It’s disturbing to realize that the decisions that shape your life aren’t all yours. To put it poetically, “life calls the tune — we dance.” To my mind, John Galsworthy walked an uneasy line when he prefaced one of his story collections with that tag line: it could well have reminded the readers that Galsworthy — not life — was, in fact, playing that fiddle. The use of fate or luck in fiction is tricky, because, of course, it was Shakespeare, not life, who plunked Juliet in front of Romeo at just the right moment. Still, in the hands of a master, a twist of fate can deepen a love story by giving it delicious sense of rightness, as if the universe itself conspired to bring two people together, allowing the reader to suspend disbelief and simply enjoy the dance.
Fate deals out blows and benedictions with equal facility in Jennifer Ashley’s The Seduction of Elliot McBride, in which Juliana St. John is left waiting at the altar after her spineless fiancé — who eloped the day before — neither shows up nor bothers to send a note. Humiliated, if not exactly heartbroken, Juliana retreats into a chapel while the wedding guests leave the church and slams herself into a pew — only to discover that she’s sitting on the first man she ever loved, Elliot McBride. One sees the author laughing when Elliott steps in for the missing bridegroom, but the novel dips far deeper than charming coincidence. Elliott has suffered from a prolonged imprisonment and is veering near madness. Juliana’s wedding proposal doesn’t just save her from humiliation: it saves his life, as she is one of the strongest, sweetest heroines I’ve read in a long time. Seduction is Ashley’s best novel so far, and those of you who’ve read The Madness of Lord Ian MacKenzie know the bar is high indeed. We should all be so lucky as to dance to Jennifer Ashley’s tune.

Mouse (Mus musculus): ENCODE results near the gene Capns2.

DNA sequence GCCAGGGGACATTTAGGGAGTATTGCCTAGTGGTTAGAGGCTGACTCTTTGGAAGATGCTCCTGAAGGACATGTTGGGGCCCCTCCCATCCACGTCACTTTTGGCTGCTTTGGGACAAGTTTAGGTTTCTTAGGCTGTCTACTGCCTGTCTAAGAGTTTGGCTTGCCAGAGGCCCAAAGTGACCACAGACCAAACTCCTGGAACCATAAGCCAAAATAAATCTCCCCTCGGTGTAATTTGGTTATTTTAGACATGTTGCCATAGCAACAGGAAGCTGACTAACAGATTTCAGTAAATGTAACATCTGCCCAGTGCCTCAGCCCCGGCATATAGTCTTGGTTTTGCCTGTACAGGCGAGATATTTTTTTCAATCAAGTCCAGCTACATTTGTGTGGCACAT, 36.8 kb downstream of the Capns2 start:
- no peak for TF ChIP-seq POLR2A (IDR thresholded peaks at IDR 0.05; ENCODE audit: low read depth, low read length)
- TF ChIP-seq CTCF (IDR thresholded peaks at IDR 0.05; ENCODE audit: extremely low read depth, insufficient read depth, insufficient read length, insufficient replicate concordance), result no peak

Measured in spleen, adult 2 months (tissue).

Kat Murray’s Taking the Reins uses a similar twist of luck to bring her hero and heroine together. Peyton Muldoon is trying to make a go of the ranch left by her father, but she’s got no real knowledge or experience. When she fires the thieving trainer, she discovers that when it comes to a ranch, it’s the trainer who draws customers. As luck would have it, Red Callahan, one of the best trainers in the state, has just finished a job and is literally sitting in his hotel room deciding which job offer to accept, when Peyton knocks on his door, offering him a job. Red and Peyton face serious problems — she’s his boss and doesn’t want the town to know she’s sleeping with him — but they can’t stay apart. Perhaps that’s where employment of fate becomes most satisfying, in the romance genre at least. “I avoided you like the plague,” Red tells Peyton, “because I knew we’d end up here…my heart wouldn’t hold out against you.” Luck brought them together — but destiny came into play as well.